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Thierry Michel
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Avec Infini Regret II is, like its name indicates, the second volume of a tactical system devoted to the French wars of religion. The two volumes are fully compatible, but this one has the latest version of the rules, so benefits from the feedback of the players of the previous version.

The battles depicted in the system are fairly small, with at most 15,000 men on each side for the largest (Dreux). The counter density is thus low, and the games play relatively fast. The maps are mostly empty, so terrain is of secondary importance, the main focus is on the interaction of the various arms.


The system is a simplified variant of Musket & Pike. The main difference (I think, it's been a while since I've played M&P) is that fire here does not cause hard losses, but a morale check, with a difficulty depending on the extent of the shooter's margin of success. It is a simplification, but one that works very well.

For those who are not familiar with M&P, the core of the system (as I see it) is the orders mechanism. There are three possible orders, charge, maneuver and rally. Each order allows basically what its name says, but the trick is to sequence them. Is is impossible to go from rally to charge, for instance, and easier to rally after a charge than to maneuver. Changing orders is relatively tricky mid-battle (though easier with good leaders), so having a plan from the start (initial orders are free) is important. The activation system is a bit convoluted, but basically formations move by order of decreasing agression, with possible interruptions, which is important when trying to set up charges and counter-attacks.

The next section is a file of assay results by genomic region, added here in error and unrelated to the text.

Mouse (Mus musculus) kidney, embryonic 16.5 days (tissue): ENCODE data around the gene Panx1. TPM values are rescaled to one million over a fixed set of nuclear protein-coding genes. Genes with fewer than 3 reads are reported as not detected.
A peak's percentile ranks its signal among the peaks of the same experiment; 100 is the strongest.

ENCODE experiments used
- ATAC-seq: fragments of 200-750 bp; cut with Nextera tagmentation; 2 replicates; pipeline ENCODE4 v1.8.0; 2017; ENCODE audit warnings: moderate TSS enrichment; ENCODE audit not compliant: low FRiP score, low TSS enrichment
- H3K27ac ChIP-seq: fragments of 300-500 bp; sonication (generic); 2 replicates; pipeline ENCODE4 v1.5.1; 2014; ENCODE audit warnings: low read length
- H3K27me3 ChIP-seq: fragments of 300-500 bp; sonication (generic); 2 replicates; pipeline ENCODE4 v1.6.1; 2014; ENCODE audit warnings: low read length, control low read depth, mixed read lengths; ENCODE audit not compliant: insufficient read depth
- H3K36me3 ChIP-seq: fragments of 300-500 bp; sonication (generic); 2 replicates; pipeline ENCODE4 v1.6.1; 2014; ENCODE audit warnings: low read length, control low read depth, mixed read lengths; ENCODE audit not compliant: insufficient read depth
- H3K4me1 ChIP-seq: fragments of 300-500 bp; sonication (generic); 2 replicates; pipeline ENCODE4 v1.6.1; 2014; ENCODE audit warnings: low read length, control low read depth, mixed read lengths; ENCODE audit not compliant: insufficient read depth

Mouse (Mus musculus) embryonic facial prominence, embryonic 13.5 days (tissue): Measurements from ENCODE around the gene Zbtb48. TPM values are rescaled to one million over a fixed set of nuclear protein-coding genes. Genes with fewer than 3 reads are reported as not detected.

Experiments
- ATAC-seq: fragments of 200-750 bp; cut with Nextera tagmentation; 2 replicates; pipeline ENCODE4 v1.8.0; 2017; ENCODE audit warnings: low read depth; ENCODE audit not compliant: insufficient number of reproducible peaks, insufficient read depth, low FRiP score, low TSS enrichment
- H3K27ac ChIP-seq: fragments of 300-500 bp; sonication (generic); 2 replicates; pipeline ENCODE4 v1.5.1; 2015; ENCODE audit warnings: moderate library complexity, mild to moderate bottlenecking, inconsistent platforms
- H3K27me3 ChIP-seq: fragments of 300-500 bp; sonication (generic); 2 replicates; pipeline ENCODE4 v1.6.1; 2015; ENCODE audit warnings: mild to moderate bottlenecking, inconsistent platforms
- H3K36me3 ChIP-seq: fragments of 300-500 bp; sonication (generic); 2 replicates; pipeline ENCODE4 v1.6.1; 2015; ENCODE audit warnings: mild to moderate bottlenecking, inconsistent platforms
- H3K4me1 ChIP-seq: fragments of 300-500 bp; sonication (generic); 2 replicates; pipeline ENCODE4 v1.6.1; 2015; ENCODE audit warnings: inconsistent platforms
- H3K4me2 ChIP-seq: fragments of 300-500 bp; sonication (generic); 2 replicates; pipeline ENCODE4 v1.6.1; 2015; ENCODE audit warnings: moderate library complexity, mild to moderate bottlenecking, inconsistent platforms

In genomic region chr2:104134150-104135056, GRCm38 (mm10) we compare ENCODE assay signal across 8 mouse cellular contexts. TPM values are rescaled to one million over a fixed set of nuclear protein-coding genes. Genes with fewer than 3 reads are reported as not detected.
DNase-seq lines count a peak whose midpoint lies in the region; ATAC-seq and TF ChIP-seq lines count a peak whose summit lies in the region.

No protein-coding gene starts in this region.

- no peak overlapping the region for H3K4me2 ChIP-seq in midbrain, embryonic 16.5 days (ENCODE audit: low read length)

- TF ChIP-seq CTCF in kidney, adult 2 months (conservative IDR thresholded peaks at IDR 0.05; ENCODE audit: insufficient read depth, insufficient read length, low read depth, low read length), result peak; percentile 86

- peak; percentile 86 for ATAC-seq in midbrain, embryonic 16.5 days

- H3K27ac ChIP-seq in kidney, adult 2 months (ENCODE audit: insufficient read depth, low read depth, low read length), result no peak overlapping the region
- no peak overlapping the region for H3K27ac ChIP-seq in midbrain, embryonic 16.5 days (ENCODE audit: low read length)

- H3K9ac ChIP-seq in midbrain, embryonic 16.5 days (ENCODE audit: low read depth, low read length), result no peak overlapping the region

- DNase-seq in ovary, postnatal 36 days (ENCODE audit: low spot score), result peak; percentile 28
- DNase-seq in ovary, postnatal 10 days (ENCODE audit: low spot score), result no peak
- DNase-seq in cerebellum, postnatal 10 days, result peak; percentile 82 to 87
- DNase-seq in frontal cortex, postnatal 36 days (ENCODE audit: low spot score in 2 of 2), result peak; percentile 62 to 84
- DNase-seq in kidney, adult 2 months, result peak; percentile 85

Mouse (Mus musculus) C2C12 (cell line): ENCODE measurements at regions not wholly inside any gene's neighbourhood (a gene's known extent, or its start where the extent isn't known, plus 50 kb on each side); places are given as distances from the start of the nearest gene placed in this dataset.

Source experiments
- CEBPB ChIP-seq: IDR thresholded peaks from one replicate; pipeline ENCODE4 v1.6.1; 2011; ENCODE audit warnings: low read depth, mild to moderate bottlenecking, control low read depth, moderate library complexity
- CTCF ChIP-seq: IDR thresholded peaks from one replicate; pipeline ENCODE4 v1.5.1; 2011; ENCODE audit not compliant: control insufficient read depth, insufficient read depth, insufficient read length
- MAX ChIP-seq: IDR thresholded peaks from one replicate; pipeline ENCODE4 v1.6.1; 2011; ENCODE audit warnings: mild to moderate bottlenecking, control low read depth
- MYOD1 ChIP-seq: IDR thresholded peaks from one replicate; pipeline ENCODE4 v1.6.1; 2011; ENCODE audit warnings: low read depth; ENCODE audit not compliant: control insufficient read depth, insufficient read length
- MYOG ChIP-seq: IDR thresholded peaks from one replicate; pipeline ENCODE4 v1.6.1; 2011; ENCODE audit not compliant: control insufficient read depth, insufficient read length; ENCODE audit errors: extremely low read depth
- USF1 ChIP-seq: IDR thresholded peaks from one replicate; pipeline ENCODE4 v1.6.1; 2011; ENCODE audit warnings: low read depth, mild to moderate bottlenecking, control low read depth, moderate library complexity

The game is unabashedly tactical, so facing is important as are interactions between unit types. Each infantry is a mix of shot and pike, with the more pike heavy dominating melee, but vulnerable to being shot to pieces by opportunity fire. Morale is crucial to endure being fired at, to win melees and to rally. The most likely result of melee being an additional level of disorder for both sides, it can pay to send weak , but fresh, units into the grinder if they can push stronger, but disorganized, enemy units past their breaking points.

The chrome is given by the varied combination of unit types and morale.
The Swiss mercenaries, for instance, are formidable opponents, able to withstand heavy fire and having the advantage in melee over most unit types. They can be countered by reiters (pistol wielding cavalry) who, being mounted can not being engaged by infantry, and who thus can shoot the Swiss squares without fearing retribution (as indeed they did historically). The reiters in turn are vulnerable to heavy cavalry, and so on, so there is a distinct role for each unit on the battlefield.


This volume proposes three different battles, two half-maps and a full one. The system is also used for the three battles of the previous module, and two others (Nieuport and Kircholm) in issues of Vae Victis magazine that are, I think, still in print. The small battles are good for learning the system (which is simple, but has many small modifiers and exceptions to memorize), but are a bit too short and can be decided by a few lucky rolls. The larger battles are where the game really shines, with enough units and time to really feel the ebb and flow of battle.

In short, don't let the relative obscurity of the conflict covered put you off - the game provides a very good exploration of the late renaissance battlefield, with a fraction of the complexity of its parent system but retaining its defining features.

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